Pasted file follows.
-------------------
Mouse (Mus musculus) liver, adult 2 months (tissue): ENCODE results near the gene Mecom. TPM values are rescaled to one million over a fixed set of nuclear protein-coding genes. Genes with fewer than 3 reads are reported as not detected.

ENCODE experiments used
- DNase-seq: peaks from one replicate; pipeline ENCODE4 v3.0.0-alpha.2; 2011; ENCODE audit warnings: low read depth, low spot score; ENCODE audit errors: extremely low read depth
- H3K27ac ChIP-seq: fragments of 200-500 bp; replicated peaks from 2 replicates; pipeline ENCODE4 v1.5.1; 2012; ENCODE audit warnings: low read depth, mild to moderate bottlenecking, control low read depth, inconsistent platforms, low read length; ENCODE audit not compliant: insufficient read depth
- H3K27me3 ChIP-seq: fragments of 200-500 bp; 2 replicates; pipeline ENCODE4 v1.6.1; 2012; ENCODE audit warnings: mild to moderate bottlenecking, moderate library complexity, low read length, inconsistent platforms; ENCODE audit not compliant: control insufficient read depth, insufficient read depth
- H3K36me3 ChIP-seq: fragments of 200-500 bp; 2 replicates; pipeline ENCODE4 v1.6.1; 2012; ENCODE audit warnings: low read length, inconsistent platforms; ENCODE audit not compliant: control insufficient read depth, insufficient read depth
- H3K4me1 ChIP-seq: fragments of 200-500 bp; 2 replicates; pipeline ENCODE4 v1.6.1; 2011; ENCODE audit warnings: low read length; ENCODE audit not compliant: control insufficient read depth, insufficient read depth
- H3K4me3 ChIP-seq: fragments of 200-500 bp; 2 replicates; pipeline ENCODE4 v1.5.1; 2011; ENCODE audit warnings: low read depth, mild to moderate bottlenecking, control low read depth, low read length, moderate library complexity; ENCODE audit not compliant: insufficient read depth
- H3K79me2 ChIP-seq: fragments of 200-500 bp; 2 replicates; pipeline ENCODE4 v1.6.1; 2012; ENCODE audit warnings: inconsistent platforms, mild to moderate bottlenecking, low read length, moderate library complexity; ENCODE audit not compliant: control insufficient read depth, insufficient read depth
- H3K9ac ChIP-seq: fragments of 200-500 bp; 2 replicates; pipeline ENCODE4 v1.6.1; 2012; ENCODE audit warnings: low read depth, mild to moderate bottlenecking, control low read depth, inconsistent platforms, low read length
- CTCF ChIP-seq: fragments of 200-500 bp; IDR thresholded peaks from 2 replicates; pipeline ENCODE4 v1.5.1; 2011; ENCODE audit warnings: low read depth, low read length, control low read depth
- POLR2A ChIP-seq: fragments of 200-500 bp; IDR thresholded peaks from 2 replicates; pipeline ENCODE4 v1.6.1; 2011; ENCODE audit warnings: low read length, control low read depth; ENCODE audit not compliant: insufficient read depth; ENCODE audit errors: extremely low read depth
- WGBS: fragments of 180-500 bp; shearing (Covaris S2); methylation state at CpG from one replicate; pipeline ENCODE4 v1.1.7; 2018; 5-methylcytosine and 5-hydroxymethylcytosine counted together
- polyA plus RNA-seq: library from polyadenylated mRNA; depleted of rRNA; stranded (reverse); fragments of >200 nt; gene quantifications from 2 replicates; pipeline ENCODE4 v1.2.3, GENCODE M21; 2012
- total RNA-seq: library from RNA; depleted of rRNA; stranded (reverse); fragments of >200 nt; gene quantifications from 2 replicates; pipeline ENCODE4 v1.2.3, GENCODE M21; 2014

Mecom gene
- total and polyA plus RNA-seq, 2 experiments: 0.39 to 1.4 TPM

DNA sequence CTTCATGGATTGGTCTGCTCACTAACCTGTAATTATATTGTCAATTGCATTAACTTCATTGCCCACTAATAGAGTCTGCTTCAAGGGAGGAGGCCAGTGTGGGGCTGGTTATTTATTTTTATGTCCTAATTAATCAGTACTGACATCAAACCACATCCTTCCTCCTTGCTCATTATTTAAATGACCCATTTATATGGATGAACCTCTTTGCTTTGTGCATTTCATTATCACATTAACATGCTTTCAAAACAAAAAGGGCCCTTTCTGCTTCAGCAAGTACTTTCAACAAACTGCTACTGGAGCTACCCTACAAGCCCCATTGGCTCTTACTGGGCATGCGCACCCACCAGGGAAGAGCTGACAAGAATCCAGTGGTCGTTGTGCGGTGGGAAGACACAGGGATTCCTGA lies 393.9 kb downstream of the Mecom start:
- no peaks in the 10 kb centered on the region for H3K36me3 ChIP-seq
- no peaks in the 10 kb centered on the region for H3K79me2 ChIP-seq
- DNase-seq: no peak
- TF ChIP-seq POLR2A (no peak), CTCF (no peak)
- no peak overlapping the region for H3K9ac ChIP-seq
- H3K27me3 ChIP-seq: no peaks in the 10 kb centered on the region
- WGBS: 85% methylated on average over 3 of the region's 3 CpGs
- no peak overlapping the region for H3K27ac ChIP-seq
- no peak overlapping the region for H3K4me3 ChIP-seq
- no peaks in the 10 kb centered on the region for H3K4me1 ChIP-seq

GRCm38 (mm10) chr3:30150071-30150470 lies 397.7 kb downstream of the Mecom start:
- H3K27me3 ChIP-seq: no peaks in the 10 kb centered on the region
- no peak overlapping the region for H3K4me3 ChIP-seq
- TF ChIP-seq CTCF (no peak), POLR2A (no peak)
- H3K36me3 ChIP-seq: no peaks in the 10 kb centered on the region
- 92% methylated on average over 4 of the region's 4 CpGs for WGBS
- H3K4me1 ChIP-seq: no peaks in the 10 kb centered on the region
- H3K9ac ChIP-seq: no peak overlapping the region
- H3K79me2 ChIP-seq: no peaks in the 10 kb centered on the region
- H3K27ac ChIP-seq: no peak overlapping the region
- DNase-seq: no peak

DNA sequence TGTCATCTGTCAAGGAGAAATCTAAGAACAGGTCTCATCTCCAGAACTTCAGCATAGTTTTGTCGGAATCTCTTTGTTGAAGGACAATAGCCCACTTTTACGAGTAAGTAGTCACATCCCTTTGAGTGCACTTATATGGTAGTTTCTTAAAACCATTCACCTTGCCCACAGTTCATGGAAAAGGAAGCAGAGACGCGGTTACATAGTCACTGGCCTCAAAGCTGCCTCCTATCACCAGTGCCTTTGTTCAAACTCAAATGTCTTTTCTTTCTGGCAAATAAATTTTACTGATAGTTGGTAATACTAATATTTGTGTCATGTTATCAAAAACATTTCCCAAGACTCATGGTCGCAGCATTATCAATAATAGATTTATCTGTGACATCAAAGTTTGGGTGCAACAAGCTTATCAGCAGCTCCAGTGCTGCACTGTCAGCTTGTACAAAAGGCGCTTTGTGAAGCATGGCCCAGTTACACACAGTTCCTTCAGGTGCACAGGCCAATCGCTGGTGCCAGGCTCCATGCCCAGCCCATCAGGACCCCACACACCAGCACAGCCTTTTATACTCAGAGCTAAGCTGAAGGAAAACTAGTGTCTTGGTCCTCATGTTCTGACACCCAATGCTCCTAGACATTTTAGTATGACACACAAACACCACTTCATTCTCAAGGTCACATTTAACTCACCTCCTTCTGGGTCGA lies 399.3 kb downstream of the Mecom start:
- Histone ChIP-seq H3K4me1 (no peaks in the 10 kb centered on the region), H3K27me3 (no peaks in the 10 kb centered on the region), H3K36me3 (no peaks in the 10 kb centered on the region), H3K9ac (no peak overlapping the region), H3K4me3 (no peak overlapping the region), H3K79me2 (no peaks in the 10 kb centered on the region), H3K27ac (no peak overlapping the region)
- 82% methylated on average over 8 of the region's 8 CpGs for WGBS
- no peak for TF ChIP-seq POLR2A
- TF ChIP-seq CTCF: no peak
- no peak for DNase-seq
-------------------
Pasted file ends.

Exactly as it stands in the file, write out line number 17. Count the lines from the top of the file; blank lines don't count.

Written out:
- total and polyA plus RNA-seq, 2 experiments: 0.39 to 1.4 TPM